If you had to translate Amsterdam’s “fietscultuur” (bicycle culture) into numbers, it tells a fascinating story. Amsterdam has over 881,000 bicycles that Amsterdammers use to cycle over 2 million kms every day!
The total length of cycle paths and bike lanes in Amsterdam is 767km (which is the distance from Amsterdam to Salzburg, on the border of Austria) and 58% of the population older than 12 cycles daily. There can be absolutely no doubt: Amsterdam is the world’s biking capital.
However, as history buffs and bike enthusiasts will tell you, it wasn’t always this way. After the end of the second world war, the Dutch economy began to boom and car ownership in the Netherlands hit record highs. Cars far outnumbered bikes in the 50s and 60s, but with this spike came a tragic increase in the number of traffic casualties which peaked at 3,300 in 1971, 400 of which were children.
The Dutch people had had enough. They formed action groups, staged protests and met personally with Dutch MPs to campaign for better urban planning to include bicycle lanes and safer roads for cyclists. This mounting pressure, coupled with the 1973 oil crisis which quadrupled the price of oil, lead to Dutch cities like The Hague and Tilburg experimenting with special bike routes through the city.
The idea caught on. Nowadays, the Netherlands has no less than 22,000 miles (nearly the distance around the entire world!) of cycle paths. So, with no further ado, here are three you absolutely have to cycle when visiting Amsterdam.
1. Amsterdamse Bos
Any Friends fans out there? Well, Central Park in New York (after which the famous coffee shop where they hang out, Central Perk gets its name) is exactly three times smaller than the gigantic man-made forest that is Amsterdamse Bos.
Good news for cyclists is that the entire park is connected through a series of cycle routes and even features the odd hill here and there, which is pretty rare for a country that is known to be almost entirely flat!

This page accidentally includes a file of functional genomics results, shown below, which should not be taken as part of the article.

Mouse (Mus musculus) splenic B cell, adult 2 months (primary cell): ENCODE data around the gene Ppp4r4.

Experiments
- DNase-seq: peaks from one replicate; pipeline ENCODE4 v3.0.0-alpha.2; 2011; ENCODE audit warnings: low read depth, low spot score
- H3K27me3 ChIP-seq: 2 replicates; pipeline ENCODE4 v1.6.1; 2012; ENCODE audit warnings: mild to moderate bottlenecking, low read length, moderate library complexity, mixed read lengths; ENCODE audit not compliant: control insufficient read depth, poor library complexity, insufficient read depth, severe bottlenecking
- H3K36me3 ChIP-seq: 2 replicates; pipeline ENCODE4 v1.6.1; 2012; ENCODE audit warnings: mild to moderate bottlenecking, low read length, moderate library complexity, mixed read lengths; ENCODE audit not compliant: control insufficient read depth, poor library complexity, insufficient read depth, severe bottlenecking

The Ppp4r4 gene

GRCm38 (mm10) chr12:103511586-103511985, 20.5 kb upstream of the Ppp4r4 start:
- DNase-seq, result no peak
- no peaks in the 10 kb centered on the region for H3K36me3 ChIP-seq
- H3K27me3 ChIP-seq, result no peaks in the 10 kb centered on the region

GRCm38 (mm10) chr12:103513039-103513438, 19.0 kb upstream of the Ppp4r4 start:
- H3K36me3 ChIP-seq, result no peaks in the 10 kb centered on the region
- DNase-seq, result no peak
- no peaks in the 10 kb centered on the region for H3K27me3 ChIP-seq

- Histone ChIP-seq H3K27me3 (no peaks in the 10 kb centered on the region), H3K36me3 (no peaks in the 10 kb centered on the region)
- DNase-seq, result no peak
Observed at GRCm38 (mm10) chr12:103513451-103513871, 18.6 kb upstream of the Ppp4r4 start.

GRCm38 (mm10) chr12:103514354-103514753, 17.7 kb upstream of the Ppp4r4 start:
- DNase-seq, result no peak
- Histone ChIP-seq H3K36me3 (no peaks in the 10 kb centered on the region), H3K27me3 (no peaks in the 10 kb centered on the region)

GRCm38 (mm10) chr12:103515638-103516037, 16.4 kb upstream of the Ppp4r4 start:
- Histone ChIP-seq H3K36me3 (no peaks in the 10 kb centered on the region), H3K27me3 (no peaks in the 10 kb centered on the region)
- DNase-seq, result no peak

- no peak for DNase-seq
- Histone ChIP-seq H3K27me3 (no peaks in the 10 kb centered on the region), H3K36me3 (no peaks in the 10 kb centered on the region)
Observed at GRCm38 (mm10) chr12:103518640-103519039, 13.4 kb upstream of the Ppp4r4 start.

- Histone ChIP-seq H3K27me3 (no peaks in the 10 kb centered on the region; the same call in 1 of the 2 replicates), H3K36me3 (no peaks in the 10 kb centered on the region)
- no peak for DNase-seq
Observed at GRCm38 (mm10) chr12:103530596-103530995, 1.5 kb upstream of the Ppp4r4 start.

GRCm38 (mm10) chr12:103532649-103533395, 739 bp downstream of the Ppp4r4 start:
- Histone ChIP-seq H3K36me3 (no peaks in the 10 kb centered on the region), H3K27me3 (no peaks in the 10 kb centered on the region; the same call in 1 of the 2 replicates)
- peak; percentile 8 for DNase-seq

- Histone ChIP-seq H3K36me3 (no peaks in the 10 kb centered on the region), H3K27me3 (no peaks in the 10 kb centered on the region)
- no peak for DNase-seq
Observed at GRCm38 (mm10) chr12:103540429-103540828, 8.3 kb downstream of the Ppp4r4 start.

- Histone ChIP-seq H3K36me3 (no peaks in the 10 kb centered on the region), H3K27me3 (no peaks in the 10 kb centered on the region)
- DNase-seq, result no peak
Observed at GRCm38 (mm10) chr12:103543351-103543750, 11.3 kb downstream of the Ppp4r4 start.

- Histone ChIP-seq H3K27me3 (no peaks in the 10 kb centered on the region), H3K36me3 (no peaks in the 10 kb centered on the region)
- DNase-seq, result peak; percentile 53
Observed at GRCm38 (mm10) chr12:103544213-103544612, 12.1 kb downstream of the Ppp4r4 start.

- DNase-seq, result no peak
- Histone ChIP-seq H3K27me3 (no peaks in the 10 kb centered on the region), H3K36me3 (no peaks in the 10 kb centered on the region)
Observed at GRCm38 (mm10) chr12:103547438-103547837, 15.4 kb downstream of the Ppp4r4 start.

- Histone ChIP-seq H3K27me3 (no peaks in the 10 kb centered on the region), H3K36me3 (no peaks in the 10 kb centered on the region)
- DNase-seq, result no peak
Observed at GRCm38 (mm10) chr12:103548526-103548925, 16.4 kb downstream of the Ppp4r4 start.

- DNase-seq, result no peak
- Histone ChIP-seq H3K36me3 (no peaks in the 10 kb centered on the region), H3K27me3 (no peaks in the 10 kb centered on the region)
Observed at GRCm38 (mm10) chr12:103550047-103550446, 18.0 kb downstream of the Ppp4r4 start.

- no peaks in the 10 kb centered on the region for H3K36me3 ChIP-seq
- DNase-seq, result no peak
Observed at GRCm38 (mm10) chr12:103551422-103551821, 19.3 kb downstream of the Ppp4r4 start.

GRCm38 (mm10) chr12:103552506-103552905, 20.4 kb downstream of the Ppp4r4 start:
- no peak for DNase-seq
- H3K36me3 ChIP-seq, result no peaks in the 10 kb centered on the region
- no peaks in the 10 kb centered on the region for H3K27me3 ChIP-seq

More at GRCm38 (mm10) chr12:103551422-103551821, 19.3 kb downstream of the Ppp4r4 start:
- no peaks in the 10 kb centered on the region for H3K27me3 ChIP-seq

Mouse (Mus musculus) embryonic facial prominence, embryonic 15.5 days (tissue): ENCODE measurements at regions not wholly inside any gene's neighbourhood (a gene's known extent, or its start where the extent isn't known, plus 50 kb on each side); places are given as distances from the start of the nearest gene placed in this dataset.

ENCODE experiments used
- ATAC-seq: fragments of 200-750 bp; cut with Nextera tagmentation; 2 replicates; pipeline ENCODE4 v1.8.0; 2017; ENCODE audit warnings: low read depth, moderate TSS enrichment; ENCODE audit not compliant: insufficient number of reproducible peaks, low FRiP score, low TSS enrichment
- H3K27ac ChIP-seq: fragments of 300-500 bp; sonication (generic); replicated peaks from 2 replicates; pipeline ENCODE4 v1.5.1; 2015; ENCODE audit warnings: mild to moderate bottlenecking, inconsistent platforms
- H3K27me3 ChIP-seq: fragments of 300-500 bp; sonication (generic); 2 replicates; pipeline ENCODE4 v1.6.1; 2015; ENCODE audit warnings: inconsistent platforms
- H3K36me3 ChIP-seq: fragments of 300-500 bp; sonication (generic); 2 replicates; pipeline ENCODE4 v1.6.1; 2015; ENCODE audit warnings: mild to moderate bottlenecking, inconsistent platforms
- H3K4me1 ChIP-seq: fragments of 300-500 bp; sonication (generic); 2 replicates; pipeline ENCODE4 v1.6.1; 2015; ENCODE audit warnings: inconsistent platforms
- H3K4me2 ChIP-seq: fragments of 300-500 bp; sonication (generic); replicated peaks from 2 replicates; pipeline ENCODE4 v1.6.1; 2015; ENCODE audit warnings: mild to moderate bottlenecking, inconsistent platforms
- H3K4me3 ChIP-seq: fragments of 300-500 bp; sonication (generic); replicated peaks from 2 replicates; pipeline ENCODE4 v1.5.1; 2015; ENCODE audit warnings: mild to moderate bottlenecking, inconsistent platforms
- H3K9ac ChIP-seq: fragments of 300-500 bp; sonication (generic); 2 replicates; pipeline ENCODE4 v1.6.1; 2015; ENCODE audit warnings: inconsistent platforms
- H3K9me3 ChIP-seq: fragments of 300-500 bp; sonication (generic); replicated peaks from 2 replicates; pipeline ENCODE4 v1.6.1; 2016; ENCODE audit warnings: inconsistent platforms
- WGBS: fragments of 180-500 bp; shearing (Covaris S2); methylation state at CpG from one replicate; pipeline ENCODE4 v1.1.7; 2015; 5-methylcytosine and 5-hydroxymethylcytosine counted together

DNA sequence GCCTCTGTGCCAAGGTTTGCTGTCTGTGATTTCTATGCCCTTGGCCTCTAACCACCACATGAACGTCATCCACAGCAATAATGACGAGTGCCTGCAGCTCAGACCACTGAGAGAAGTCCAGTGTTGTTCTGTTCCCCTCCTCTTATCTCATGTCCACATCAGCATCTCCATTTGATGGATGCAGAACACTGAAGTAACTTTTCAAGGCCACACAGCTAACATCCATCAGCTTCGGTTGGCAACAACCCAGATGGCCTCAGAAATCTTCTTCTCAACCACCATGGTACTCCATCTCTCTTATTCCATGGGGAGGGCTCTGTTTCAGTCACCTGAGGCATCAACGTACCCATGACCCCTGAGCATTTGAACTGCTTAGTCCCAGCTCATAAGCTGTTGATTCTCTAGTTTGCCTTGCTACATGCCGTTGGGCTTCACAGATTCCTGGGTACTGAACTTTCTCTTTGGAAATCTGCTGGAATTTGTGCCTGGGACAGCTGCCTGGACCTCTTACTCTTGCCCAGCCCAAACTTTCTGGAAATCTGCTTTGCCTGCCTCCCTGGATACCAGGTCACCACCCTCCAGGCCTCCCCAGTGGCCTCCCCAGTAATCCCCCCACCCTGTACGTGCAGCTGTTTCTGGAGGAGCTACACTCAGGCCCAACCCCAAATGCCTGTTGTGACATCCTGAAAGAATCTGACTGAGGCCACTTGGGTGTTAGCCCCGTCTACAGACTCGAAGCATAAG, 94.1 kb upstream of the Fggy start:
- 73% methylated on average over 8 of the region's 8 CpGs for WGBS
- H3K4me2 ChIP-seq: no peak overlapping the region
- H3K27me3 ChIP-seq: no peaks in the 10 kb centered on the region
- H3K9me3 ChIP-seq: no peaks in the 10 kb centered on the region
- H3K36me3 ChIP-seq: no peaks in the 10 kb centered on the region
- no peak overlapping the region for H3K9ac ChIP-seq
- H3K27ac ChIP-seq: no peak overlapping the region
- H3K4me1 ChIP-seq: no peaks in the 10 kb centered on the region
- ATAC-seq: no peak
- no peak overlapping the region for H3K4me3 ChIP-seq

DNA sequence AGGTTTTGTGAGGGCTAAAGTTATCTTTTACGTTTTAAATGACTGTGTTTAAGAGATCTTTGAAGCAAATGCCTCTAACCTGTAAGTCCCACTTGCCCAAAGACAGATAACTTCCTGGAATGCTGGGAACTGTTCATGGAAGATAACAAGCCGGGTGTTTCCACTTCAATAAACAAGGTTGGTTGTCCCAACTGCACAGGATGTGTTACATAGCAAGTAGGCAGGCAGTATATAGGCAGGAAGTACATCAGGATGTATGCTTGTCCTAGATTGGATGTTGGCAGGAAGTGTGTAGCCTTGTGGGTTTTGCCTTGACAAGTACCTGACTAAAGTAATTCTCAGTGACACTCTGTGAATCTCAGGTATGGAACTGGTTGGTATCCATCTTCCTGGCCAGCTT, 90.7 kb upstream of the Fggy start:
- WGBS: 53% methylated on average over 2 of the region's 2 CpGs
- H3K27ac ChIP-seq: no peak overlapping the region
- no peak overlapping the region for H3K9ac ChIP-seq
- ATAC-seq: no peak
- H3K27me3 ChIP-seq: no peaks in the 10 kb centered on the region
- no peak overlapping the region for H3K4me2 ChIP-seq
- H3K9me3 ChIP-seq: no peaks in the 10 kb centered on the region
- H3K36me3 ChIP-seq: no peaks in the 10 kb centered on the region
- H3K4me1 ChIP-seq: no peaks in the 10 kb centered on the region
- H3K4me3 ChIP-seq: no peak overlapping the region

The park has everything from lakeside beach-type terrain to unspoiled woodlands. Besides cycling, The Bos offers hiking, swimming and boating, an entire open-air theatre, and a rustic farm with the easy-to-remember (and pronounce!) name “Geitenboerderij Ridammerhoeve”. Here you can pet and feed baby goats, making it a great outing for the whole family.
Here’s the official site to find out more.
2. Ouderkerk Aan de Amstel
A great ride for beginner cyclists, the Oudenkerk Aan de Amstel route is light, has no elevation and is a great way to take in some authentic Dutch culture without having to cycle countless hours over taxing terrain!
If the scenery feels a bit like you’re cycling through a Rembrandt painting, it’s because the Dutch Master famously took inspiration from the surrounding countryside with its ancient windmills, endless blue skies and meandering canals.
The end of your ride brings you to the village of Ouderkerk Aan de Amstel itself which dates all the way back to the 12th century. Be sure to check out the village’s historic houses, churches and magnificent old windmill, De Zwaan an historic “polder mill” dating back to 1638. It’s also worth visiting the Beth Haim of Ouderkerk aan de Amstel, which is the Netherlands’ oldest Jewish cemetery.
For more details on how to book a day trip, visit Awesome Amsterdam.
3. Further afield: Strike out for Noord-Holland
If you’re feeling adventurous and can handle a solid day’s cycling, there are loads of destinations to visit in Noord-Holland that are flush with natural beauty and rustic charm.
Marken (population 1,810!) is a quaint fishing village commonly regarded as a relic of traditional, native Dutch culture. Many visitors remark how the village feels like it’s been frozen in time and, with its charming wooden houses, friendly locals and “Paard van Marken” lighthouse, there is plenty to see and do on a day-visit.
Then there’s Naarden, whose distinctive town walls were originally built to defend Amsterdam until the early 1900s. If you look at aerial photos of Naarden, you’ll see its unique star-shaped pattern, framed within a deep moat, Naarden is one of the most well-preserved fortified towns in Europe. The village is flush with quality restaurants, cafes and attractions such as The Netherlands Fortress Museum and the Weegschaal Museum, which is dedicated to weight and measurement tools.
Lastly, a mere 2-hour bike ride from Amsterdam brings you to Utrecht, a city whose medieval architecture almost beats that of Amsterdam’s town centre! From canals and shipyards to the city castle of Oudaen and the gothic Dom Church this medieval gem has plenty to offer the intrepid cyclist and explorer alike! Visit the official Utrecht site to plan your trip here.